Monday, September 8, 2014

Johnny The Homicidal Maniac as a Gothic Horror (spoilers)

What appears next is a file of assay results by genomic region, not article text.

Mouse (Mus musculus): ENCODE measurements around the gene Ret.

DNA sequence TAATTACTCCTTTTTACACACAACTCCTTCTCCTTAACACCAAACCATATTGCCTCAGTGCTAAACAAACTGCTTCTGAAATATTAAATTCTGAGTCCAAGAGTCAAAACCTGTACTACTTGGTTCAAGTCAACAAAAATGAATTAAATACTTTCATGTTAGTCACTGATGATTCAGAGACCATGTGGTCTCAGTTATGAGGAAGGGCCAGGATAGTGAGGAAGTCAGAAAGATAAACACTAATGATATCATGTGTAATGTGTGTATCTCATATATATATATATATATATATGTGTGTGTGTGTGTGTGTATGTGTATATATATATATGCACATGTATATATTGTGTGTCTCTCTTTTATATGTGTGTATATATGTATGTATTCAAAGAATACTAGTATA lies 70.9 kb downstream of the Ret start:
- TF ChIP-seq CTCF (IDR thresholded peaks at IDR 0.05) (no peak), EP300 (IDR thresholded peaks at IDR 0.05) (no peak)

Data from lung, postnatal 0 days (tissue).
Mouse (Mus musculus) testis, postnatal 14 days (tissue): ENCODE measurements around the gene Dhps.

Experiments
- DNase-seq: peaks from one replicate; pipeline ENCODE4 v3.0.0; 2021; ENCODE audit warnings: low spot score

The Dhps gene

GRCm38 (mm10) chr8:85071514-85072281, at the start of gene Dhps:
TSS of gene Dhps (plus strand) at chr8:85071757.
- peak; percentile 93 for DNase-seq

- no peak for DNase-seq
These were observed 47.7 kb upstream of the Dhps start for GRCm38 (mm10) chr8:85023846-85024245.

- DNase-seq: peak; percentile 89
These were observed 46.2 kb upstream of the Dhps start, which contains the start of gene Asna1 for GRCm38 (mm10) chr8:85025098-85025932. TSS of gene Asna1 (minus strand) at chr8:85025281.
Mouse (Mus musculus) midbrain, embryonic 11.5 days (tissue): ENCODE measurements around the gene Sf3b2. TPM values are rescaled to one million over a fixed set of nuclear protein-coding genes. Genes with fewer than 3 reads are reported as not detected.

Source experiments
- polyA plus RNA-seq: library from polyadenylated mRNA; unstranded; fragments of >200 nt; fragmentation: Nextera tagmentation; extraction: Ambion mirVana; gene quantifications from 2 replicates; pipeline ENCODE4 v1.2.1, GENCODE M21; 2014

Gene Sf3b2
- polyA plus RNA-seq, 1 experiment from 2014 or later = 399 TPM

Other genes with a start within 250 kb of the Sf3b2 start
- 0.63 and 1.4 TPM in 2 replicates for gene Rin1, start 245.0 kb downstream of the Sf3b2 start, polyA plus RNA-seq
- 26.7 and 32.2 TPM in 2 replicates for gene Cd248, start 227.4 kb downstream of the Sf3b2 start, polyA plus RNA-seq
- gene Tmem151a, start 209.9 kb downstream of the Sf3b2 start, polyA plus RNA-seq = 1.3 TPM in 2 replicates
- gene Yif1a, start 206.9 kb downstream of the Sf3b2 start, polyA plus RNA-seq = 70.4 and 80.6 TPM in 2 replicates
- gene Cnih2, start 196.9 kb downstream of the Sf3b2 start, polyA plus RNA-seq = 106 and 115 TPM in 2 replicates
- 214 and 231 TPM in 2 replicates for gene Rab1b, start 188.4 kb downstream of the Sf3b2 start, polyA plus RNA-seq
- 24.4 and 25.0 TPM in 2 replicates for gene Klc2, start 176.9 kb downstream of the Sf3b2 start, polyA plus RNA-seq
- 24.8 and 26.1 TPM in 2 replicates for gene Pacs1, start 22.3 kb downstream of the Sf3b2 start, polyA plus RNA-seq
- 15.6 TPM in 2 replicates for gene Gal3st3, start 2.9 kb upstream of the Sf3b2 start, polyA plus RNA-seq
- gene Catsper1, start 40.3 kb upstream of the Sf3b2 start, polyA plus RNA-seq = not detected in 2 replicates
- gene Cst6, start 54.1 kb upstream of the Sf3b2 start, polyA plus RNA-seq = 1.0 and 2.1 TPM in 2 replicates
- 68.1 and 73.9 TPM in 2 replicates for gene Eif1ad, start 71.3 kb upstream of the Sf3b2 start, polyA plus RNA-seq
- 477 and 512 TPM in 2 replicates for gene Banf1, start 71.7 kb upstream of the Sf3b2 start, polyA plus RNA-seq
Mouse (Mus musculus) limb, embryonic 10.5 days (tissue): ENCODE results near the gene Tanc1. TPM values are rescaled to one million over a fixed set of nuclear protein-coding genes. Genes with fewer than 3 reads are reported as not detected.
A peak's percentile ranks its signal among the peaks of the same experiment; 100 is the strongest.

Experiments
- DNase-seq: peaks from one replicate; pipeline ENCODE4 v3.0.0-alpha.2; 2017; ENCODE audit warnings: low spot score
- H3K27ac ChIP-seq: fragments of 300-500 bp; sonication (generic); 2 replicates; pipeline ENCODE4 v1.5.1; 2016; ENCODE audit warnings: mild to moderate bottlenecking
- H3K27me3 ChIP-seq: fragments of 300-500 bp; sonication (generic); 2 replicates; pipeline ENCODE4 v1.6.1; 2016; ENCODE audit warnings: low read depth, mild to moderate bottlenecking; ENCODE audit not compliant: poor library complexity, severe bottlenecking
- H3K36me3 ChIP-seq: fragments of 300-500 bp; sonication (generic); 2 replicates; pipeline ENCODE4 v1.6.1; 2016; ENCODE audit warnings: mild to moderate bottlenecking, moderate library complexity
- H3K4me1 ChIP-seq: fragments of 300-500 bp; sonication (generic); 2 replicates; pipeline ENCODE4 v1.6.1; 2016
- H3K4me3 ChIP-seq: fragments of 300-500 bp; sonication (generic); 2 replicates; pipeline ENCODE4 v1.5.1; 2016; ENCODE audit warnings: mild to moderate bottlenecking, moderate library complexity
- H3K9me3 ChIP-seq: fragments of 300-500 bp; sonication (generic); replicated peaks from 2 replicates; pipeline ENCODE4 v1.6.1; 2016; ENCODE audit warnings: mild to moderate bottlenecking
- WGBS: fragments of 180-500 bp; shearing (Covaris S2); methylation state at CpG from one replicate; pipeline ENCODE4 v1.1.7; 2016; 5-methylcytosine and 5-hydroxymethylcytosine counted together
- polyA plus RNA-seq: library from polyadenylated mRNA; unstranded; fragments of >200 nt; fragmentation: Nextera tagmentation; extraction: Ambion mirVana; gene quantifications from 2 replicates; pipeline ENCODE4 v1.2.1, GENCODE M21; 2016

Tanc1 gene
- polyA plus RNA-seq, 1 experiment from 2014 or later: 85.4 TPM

Johnny the Homicidal Maniac by Jhonen Vasquez parodies iconic elements of gothic horror and utilizes elements of Goth fashion and culture.  JTHM is a graphic novel that is heavily inspired by Chester Brown and H.R. Giger. Giger’s influence in particular shines through, with its heavy handed use of ink and high contrast, and the images are positively horrific.  With everything in the dark, just a step away,  Vasquez brought this brilliant story of his to life in the darkest sense possible. The story is centered around Johnny, an immortal insomniac who either suffers from delusions or is a prisoner of the paranormal. Johnny’s state of emotional upheaval leads him to recurrent suicides, which never seem successful due to his circling, pained fate. He takes out his agitation on unsuspecting victims, dragging them down to the depths of his dungeon to be tortured until he can no longer feel, and they can no longer bleed. Although Johnny hates and envies humanity for their capacity to sleep, die, and love, he takes to his neighbor, a young boy named Squee. Squee’s family is abusive and unkind to him, so he finds Johnny’s strangeness frightening, yet charming, being the sole person who is kind to him. In time they form a strange friendship, and in Johnny’s inept way he asks Squee, “Would you like me to kill your parents?”  Although Johnny’s suggestion was sociopathic, it showed that he did, in fact, care for Squee in his own monstrous way. Just as things start to go right for Johnny, he is sent into a catatonic stupor of visions from Hell. There he is told by the Devil that he is a vessel of pain, anger, and suffering for all of humanity designed by the Devil and God, and without Johnny’s existence the world would be in chaos. He is a “flusher” as Johnny puts it. Upon learning this, he visits Squee one last time saying he won’t return for a while, not wanting his own fate to hurt the young boy.  He leaps out Squee’s window one last time to return to isolation.